That’s where your handy-dandy protein powder comes in. The benefits of a good protein powder include:
- Reduced hunger
- Insulin control
- Accelerated muscle growth
- Better recovery (and next-day performance)
- Reduced inflammation
- Healthy enzyme and hormone production
Start by choosing something that’s clean, tastes good, and doesn’t include any banned substances. If you do that, you’ll be fine.
But why be just fine when you could have something great?
Like all high-quality supplements, great protein powders isolate the nutrients you need to get specific results. For protein powder, in particular, it’s really the amino acid composition that matters.
The Grass-Fed Whey Protein Isolate Difference
While there are 21 amino acids to choose from, the human body can’t create them all. Those that we CAN synthesize on our own are called non-essential amino acids. However, nine of these, known as essential amino acids, have to come from our diet. Plenty of studies show that a higher dietary protein intake correlates with faster recovery, muscle gain, and increased athletic performance.
The essential amino acids are as follows:
Now, you might be thinking - “Why should I care about these specific amino acids? I just want to know which protein to take after my workout.”
That’s completely fair. But, in order to understand the benefits of grass-fed whey protein isolate, you need to understand that not all protein is created equal.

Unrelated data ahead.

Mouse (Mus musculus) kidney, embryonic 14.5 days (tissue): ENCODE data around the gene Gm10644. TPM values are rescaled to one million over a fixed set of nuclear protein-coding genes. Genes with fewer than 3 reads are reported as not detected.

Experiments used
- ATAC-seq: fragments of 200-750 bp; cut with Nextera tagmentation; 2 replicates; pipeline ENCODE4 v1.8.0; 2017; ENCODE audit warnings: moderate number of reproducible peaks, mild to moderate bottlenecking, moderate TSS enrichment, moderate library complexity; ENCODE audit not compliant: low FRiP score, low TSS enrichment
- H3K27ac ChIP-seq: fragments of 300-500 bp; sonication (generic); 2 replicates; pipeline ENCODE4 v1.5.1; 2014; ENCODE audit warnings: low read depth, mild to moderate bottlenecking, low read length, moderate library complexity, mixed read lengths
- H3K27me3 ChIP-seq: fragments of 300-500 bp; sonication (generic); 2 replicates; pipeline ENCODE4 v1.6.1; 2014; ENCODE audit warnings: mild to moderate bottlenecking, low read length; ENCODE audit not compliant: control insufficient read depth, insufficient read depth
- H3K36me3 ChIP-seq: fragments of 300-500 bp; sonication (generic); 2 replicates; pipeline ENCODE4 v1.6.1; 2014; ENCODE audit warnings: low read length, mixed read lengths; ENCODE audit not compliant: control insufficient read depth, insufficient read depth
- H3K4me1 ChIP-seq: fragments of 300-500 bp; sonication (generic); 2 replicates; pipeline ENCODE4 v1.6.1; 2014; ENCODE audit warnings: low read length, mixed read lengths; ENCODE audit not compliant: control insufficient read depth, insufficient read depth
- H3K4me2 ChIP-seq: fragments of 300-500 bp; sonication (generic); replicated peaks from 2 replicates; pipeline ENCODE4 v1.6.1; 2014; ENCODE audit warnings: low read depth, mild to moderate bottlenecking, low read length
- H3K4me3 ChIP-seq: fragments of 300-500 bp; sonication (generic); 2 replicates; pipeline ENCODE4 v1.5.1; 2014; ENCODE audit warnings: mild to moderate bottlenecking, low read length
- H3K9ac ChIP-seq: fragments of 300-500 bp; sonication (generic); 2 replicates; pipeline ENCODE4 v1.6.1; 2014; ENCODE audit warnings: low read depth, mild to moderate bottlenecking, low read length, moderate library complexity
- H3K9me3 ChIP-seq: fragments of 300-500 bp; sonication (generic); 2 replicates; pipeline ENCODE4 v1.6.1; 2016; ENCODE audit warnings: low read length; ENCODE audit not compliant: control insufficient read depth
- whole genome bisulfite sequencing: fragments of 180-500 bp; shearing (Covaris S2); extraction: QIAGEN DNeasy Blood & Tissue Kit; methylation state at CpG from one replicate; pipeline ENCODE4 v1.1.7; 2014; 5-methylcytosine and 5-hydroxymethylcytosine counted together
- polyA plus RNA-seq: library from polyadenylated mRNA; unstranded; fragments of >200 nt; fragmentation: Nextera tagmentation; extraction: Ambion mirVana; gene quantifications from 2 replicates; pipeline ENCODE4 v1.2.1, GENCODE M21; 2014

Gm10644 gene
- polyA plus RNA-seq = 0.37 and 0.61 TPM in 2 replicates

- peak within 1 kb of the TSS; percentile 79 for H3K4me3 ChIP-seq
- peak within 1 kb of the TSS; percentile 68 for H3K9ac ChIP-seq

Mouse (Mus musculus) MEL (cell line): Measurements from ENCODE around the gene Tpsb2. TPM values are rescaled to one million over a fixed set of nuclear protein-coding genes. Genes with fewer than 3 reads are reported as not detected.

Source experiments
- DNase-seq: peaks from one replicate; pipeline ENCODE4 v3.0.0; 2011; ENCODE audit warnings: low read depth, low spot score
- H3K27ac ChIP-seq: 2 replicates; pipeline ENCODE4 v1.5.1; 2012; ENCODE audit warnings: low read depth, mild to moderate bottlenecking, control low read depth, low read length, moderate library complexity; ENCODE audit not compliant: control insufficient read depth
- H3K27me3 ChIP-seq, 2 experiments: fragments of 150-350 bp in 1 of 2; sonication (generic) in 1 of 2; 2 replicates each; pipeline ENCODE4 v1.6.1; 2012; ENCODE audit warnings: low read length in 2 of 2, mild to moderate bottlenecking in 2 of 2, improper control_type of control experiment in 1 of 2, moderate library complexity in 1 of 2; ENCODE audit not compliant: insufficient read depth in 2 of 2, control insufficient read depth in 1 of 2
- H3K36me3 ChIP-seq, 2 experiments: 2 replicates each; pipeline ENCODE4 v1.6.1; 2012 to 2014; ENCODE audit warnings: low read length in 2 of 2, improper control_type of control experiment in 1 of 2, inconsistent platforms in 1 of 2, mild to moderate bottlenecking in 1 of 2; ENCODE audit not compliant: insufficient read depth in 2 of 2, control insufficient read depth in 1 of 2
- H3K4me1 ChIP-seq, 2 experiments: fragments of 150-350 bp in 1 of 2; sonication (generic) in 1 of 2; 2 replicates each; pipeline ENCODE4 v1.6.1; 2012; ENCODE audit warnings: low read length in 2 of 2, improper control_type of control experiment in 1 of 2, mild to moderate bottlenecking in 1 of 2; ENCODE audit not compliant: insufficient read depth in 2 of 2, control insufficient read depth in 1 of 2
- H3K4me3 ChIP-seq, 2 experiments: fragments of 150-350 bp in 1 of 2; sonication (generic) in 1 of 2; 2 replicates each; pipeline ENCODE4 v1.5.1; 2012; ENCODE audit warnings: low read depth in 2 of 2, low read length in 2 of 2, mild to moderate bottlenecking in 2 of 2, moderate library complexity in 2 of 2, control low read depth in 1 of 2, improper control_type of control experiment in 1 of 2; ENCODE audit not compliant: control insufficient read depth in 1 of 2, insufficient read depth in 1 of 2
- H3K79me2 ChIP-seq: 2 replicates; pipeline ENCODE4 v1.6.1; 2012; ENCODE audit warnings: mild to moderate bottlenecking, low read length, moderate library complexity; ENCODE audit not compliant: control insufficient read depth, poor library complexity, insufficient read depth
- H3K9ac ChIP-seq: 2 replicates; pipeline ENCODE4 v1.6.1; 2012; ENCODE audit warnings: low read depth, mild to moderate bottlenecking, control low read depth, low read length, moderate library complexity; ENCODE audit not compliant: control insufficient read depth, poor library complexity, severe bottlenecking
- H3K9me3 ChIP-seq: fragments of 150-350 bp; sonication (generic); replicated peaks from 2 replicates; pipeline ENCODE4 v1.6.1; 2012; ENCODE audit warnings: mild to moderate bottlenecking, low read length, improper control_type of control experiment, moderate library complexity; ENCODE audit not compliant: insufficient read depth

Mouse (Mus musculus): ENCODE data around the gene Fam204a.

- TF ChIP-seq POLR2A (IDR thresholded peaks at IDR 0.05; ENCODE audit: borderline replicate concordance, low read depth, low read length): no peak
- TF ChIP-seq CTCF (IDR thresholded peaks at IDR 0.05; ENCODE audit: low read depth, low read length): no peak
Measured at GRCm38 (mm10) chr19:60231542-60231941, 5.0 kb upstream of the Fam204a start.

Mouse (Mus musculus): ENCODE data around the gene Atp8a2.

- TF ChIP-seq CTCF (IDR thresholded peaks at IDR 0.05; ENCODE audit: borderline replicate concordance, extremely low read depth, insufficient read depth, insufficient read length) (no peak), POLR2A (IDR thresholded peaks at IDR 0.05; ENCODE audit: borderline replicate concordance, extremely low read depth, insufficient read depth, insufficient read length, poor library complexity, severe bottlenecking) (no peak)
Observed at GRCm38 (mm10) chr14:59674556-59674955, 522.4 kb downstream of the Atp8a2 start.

The Digestible Indispensable Amino Acid Score
In 2013, a new "gold standard" for measuring the protein quality of food came to light - the Digestible Indispensable Amino Acid Score (DIAAS). It takes a protein-rich food, such as chicken, tofu, or milk, and determines the amino acid digestibility at the end of the small intestine. Then, that number is compared to the essential amino acid requirements in humans to reveal a score from 0-1 (some of which even go over 100%).
In short, it tells you which protein-rich foods give you the best “bang for your buck”.
According to recent research, here’s a brief comparison of scores across common foods:
- Whole Milk -1.14
- Egg - 1.13
- Whey protein isolate - 1.09
- Chicken breast - 1.08
- Soy protein isolate - 0.90
- Pea protein concentrate - 0.82
- Cooked rice - 0.59
- Tofu - 0.52
- Almonds - 0.40
And what’s near the top of that list? Whey protein isolate.